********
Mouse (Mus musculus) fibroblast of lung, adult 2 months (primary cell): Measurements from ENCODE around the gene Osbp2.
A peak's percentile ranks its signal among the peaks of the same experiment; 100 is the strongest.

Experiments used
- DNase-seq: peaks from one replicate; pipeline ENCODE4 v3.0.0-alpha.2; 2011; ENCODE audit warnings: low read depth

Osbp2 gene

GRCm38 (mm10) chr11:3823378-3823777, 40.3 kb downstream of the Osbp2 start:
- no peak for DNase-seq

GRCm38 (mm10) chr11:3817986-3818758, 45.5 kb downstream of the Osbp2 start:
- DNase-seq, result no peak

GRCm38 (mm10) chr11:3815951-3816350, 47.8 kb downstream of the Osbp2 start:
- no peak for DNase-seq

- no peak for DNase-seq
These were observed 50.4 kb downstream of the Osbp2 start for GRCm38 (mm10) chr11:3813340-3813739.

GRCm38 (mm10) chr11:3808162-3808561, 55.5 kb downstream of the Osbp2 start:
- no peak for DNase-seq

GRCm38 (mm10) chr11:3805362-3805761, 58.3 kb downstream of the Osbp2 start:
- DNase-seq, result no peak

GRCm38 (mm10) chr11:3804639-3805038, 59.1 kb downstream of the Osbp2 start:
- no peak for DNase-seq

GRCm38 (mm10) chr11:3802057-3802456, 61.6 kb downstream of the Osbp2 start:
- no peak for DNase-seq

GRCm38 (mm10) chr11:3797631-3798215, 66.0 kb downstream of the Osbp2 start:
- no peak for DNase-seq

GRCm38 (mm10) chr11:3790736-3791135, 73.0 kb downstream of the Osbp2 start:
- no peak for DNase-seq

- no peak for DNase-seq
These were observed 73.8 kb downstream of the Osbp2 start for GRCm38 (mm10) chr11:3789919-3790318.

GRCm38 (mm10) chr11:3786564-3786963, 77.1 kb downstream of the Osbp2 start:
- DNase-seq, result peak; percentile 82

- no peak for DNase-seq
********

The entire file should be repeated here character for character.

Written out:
Mouse (Mus musculus) fibroblast of lung, adult 2 months (primary cell): Measurements from ENCODE around the gene Osbp2.
A peak's percentile ranks its signal among the peaks of the same experiment; 100 is the strongest.

Experiments used
- DNase-seq: peaks from one replicate; pipeline ENCODE4 v3.0.0-alpha.2; 2011; ENCODE audit warnings: low read depth

Osbp2 gene

GRCm38 (mm10) chr11:3823378-3823777, 40.3 kb downstream of the Osbp2 start:
- no peak for DNase-seq

GRCm38 (mm10) chr11:3817986-3818758, 45.5 kb downstream of the Osbp2 start:
- DNase-seq, result no peak

GRCm38 (mm10) chr11:3815951-3816350, 47.8 kb downstream of the Osbp2 start:
- no peak for DNase-seq

- no peak for DNase-seq
These were observed 50.4 kb downstream of the Osbp2 start for GRCm38 (mm10) chr11:3813340-3813739.

GRCm38 (mm10) chr11:3808162-3808561, 55.5 kb downstream of the Osbp2 start:
- no peak for DNase-seq

GRCm38 (mm10) chr11:3805362-3805761, 58.3 kb downstream of the Osbp2 start:
- DNase-seq, result no peak

GRCm38 (mm10) chr11:3804639-3805038, 59.1 kb downstream of the Osbp2 start:
- no peak for DNase-seq

GRCm38 (mm10) chr11:3802057-3802456, 61.6 kb downstream of the Osbp2 start:
- no peak for DNase-seq

GRCm38 (mm10) chr11:3797631-3798215, 66.0 kb downstream of the Osbp2 start:
- no peak for DNase-seq

GRCm38 (mm10) chr11:3790736-3791135, 73.0 kb downstream of the Osbp2 start:
- no peak for DNase-seq

- no peak for DNase-seq
These were observed 73.8 kb downstream of the Osbp2 start for GRCm38 (mm10) chr11:3789919-3790318.

GRCm38 (mm10) chr11:3786564-3786963, 77.1 kb downstream of the Osbp2 start:
- DNase-seq, result peak; percentile 82

- no peak for DNase-seq